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(bass, vocals)
(guitars, vocals)

“Implore is our language and our way to express our deepest thoughts of discontent and anger against a world of injustice and human-centered selfishness,” growls Implore vocalist/bassist Gabriel ‘Gabbo’ Dubko. “Sonic violence represents our thoughts, and our thoughts reflect our musical expression.”

Clearly, Dubko and his bandmates—guitarist Petro, drummer Guido, and new guitarist Markus—advance a message that’s as wrathful as their music. The Europeans fuck with the tenets of grindcore, death metal, and hardcore to form a massive clenched fist. Apologies for bruised faces, fractured necks, and damaged ear drums aren’t offered or accepted. See, when the group formed in 2013—Dubko is the only original member—their single goal was to play as many shows as possible, from squats to bars and theaters to festivals, while employing a nonchalant attitude of what might (or might not) come next.
“We’ve been touring restlessly,” Dubko says. “During the first tours of [debut] Depopulation the whole lineup changed because the past members couldn’t keep up with our extensive touring plans. New members joined the band, moving us forward. We got to tour Europe several times, Russia and South America.”
Now signed to Century Media, Implore are preparing to unfurl their next punch to mediocrity via their second full-length, Subjugate. Resolute, powerful, and ferocious, Implore’s new album picks up and blasts beyond its predecessor Depopulation. From 50-second smashers “Loathe” and “Boundary” to two-minute epics “Paradox” and “Disconnected from Reality”, Subjugate is breathless in its quick-witted brutality. It’s the kind of record members of Converge, Nails, and Misery Index would’ve written if they were bar fighters from the suburbs of Stockholm.
“Subjugate was written entirely in a month,” recalls Dubko. “Day by day in the practice room. It’s an album that was written carefully and with great detail. We put special attention on diversity and structure so we wouldn’t repeat ourselves. We tried to give special character to each song so they would stand out from each other. We wanted the songs to be recognizable. We spent more time looking for the right sound of each instrument, working on vocal lines and giving the lyrical content special care. Subjugate has different landscapes. It’s perhaps less death metal. More direct with more grind.”

Lyrically, Subjugate is informed by Dubko’s antipathetic world views. He’s no fan of society—his or yours. The frontman’s industrial-strength dislike of humanity’s predisposition for greed and power also plays a significant part in Implore’s message. That he likens humanity to the devil should be an indication of where Implore are heading on songs like “Birth of an Era”, “Totalitarian”, and “Technology a Justification for Killing”. The picture is, of course, revealingly grotesque. Like cancer looking into a mirror.
“Subjugate is a trip from the ancient foundations of humanity to the modern technological system we live in,” Dubko says. “The order of the songs and the lyrics are interconnected as the album flows. Subjugate goes over different topics that linked to each other are the result or depiction of our own history and legacy as human beings and our surroundings.”
Tracked over 10 days at Trai Studio in Milan, Italy and Hidden Planet Studio in Berlin, Germany with producers Fabio Intraina (Council Of Rats) and Jan Oberg (The Ocean), Subjugate pivots on a balance of power and aggression, with enough DIY grit and technical proficiency to ensure there’s no escape from Implore’s super-grind. Guido’s drums were done in three days with Intraina at the helm, while the guitars, bass, and vocals were laid down with Oberg manning the controls. The mix was handled by Oberg and Markus and the mastering—a remarkable piece of work—completed by the venerable Brad Boatright (Nails, Wolfbrigade). To say Implore and their extended crew were afire throughout the Subjugate process is an understatement.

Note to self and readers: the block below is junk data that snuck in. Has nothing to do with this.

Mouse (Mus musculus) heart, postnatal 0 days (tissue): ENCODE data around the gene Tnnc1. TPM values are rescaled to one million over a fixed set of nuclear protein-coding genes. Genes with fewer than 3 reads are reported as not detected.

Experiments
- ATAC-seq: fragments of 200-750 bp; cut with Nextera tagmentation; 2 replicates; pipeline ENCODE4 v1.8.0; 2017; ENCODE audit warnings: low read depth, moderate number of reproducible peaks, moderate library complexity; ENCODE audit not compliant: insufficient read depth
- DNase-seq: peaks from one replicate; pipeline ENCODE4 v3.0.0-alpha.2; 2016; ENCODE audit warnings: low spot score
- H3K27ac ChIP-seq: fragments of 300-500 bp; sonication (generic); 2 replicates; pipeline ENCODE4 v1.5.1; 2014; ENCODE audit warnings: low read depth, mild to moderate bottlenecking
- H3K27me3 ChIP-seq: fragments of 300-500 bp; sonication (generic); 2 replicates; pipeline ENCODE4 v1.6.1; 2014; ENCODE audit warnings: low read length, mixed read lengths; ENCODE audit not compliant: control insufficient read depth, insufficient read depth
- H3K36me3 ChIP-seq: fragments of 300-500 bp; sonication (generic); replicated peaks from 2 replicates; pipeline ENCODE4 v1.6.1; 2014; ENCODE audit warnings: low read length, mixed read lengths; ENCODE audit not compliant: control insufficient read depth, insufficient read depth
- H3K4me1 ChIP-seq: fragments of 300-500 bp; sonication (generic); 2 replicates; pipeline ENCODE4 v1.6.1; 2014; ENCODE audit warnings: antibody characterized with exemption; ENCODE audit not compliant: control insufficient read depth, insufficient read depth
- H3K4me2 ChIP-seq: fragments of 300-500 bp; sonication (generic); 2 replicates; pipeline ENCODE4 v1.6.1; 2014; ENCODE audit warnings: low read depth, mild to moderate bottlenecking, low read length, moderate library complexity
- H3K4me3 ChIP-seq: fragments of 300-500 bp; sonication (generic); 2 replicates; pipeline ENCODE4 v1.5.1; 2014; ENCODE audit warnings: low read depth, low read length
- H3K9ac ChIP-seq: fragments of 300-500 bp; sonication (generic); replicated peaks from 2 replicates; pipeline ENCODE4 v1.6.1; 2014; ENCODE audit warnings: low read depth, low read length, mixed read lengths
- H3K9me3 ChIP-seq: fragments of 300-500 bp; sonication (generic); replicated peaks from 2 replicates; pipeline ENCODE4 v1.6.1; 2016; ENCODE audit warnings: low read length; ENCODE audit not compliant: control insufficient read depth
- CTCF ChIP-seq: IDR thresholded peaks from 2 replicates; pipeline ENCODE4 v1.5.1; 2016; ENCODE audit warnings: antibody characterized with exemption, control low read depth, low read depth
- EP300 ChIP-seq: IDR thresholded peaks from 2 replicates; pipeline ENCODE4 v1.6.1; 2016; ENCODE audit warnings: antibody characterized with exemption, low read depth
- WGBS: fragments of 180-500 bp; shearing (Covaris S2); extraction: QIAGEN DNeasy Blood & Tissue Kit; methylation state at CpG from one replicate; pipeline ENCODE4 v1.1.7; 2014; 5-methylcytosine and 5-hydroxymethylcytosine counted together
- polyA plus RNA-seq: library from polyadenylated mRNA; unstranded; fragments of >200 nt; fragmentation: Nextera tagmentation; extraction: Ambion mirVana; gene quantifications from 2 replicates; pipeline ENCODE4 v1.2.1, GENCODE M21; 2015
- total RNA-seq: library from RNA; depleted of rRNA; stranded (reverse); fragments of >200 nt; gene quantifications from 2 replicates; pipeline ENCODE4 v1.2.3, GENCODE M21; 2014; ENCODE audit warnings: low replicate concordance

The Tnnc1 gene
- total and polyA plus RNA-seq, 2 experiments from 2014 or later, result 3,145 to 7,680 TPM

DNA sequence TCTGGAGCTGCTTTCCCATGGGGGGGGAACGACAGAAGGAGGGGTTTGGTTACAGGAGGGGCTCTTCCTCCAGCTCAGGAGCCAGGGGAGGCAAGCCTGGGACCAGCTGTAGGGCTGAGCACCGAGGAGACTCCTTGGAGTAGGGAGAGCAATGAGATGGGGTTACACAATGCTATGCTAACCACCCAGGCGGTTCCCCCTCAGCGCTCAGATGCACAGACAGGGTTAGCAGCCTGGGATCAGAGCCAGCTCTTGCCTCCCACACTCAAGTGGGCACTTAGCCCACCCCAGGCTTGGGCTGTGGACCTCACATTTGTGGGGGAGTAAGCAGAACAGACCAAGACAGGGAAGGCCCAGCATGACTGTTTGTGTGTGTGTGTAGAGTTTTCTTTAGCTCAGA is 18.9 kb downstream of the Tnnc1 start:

“We didn’t waste any time,” levels Dubko. “It was fun, but everyone got their parts tight and the songs didn’t change at all from demo to the studio version. Maybe a few arrangements here and there. We were very focused on making the best of our time in the studios. We spent more time carefully listening to the mix, fixing every sound that was weird to our ears, than before.”
Subjugate wasn’t without its obstacles. Dubko calls the songwriting venture a lesson in survival. The pressure of more exposure via Century Media was also real. The quartet felt the need to make an album that impresses now and will stun many years later. A feat not to be trifled with. But Implore succeeded. From the brain-jarring songs (“Paradox” is Dubko’s favorite) and the killer production to the creepy monochromatic artwork and though-provoking lyrics, Subjugate is extremity—all 33 minutes of it—for a new era.
“We survived the overall process,” Dubko says. “We felt a lot of pressure to make a long lasting album. Especially when more people are turning their heads and ears to you. We had many fights and arguments during the writing process, but we are very happy with the result. And we’re happy to have overcome our own personalities for the love and dedication of what we do.”
As for next steps, Implore are naturally turning their attention to the road after the release of Subjugate in September, where they’ll trounce, stun, and surprise audiences from Europe and Asia to North America and beyond. The group’s violent blasts and energetic grooves will also be the talk of fans old and new as they acquiesce to Subjugate’s on-stage and on-album greatness. Wait for it… Implore are coming! You’ve been warned!